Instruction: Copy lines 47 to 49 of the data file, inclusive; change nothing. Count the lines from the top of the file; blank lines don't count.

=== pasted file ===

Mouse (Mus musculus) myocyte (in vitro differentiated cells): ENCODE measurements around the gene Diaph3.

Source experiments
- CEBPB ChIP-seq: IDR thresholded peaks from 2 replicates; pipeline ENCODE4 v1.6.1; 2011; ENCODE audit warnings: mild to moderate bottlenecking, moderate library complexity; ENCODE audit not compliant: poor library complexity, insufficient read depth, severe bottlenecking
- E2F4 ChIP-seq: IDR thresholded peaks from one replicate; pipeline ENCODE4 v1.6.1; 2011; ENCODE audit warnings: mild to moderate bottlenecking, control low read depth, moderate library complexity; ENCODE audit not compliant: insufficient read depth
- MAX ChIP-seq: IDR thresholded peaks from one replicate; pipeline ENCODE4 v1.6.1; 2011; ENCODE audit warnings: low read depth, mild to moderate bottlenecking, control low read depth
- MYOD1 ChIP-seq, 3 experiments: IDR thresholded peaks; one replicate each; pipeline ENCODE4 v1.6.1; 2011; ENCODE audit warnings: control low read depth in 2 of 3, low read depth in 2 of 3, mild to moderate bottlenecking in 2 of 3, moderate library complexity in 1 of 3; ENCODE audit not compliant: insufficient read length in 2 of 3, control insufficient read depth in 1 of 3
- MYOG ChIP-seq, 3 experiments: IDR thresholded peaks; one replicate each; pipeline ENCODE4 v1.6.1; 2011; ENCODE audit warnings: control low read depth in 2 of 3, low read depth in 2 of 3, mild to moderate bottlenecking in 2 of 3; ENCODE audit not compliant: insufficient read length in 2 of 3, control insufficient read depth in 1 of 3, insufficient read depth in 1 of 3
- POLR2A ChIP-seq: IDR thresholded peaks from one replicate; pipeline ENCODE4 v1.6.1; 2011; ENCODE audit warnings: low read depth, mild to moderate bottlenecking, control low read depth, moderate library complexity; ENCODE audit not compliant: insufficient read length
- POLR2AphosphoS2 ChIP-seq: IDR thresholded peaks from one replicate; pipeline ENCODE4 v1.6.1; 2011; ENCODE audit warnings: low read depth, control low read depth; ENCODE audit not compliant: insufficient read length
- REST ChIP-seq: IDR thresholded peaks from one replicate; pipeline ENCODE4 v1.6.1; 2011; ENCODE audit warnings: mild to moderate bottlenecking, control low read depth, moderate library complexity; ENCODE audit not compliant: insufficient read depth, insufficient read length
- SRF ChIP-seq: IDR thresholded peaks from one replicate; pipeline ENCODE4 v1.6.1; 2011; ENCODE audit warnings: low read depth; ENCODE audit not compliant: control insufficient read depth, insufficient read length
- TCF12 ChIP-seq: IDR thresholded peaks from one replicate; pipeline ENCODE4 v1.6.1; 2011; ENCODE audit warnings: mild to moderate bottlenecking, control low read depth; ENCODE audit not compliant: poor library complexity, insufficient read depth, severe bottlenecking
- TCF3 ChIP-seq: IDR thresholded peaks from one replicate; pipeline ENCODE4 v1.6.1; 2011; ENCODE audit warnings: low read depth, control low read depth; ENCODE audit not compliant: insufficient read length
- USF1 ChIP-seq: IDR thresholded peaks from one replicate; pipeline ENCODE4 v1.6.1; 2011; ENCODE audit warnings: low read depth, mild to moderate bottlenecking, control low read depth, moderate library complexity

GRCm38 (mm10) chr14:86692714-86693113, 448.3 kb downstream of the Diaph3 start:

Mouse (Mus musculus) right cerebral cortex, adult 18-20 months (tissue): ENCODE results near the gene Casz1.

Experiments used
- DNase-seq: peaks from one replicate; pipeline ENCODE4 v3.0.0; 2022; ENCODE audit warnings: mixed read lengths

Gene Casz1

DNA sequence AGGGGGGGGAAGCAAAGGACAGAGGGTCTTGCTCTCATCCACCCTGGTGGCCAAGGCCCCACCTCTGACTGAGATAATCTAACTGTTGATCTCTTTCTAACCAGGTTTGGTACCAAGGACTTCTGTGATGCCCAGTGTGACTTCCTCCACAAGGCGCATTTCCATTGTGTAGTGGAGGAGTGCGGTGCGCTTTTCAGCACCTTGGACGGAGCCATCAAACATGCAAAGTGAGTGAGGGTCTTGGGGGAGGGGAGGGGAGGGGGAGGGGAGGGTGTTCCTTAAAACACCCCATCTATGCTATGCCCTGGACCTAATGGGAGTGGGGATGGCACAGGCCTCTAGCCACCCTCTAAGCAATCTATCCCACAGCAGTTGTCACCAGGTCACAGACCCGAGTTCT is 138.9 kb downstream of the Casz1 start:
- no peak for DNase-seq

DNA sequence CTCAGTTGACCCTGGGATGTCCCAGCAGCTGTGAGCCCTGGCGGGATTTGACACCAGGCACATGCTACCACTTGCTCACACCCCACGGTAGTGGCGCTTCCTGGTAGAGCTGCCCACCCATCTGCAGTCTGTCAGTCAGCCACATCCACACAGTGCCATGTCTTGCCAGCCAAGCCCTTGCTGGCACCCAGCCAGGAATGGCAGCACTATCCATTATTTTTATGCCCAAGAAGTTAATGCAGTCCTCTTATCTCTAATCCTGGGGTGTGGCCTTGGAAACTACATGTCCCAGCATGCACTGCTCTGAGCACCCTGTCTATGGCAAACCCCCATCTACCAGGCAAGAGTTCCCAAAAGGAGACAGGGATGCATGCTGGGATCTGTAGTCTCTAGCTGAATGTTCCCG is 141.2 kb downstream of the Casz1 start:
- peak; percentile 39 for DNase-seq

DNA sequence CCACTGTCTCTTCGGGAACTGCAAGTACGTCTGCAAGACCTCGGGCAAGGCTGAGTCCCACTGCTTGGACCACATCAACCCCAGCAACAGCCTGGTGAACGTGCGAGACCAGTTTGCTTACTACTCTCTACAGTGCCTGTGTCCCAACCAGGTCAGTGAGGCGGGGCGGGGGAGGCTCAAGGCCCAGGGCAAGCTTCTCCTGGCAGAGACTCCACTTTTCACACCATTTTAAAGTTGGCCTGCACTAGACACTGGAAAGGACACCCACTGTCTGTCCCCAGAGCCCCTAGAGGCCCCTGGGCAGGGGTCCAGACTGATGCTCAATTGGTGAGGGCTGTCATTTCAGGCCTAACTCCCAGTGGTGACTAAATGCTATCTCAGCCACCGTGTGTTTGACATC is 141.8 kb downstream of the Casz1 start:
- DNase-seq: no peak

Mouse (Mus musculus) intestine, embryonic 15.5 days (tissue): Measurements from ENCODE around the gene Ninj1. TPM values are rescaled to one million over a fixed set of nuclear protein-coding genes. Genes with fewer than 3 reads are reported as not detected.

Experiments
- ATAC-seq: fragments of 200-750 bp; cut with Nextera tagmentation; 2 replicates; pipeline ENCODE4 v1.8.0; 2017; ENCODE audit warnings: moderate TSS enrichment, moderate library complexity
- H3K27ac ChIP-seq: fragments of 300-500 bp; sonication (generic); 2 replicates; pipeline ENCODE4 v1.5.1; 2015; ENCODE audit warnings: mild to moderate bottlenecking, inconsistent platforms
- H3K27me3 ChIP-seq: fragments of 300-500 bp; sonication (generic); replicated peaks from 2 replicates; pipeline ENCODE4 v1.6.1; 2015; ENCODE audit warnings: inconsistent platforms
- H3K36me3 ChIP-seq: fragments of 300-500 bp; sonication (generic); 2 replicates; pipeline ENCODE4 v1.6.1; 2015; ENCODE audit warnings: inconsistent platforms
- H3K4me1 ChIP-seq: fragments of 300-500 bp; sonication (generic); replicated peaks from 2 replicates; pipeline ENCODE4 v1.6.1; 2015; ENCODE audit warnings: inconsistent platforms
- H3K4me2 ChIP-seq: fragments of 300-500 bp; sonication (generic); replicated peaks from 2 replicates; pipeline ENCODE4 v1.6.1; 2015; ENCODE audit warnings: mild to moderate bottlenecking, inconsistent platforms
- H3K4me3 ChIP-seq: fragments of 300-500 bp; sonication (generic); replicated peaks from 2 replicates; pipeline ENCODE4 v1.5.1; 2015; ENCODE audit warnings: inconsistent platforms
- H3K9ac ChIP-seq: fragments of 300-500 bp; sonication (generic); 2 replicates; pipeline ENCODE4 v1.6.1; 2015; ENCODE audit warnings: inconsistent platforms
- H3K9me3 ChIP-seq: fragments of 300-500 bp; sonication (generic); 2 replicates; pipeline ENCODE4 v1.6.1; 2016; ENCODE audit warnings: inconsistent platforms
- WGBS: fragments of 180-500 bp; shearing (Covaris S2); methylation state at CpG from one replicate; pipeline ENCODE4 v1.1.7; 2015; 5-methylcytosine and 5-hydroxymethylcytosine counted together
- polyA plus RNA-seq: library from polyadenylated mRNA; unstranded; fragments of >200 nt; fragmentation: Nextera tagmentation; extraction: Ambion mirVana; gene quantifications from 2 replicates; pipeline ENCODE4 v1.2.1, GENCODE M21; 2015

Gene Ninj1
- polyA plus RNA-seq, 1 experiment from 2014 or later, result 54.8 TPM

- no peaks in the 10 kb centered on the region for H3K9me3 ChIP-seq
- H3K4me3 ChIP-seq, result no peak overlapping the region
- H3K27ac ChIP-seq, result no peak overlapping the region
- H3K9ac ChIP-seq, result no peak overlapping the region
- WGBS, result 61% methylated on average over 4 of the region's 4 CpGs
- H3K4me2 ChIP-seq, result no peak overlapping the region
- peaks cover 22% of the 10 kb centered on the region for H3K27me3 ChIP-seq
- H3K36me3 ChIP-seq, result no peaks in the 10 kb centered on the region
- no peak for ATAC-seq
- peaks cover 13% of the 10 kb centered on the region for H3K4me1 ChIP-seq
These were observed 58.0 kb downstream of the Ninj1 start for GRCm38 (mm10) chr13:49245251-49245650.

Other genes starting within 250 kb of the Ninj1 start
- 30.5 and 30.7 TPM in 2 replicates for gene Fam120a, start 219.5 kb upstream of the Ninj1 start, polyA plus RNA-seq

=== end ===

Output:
- peaks cover 22% of the 10 kb centered on the region for H3K27me3 ChIP-seq
- H3K36me3 ChIP-seq, result no peaks in the 10 kb centered on the region
- no peak for ATAC-seq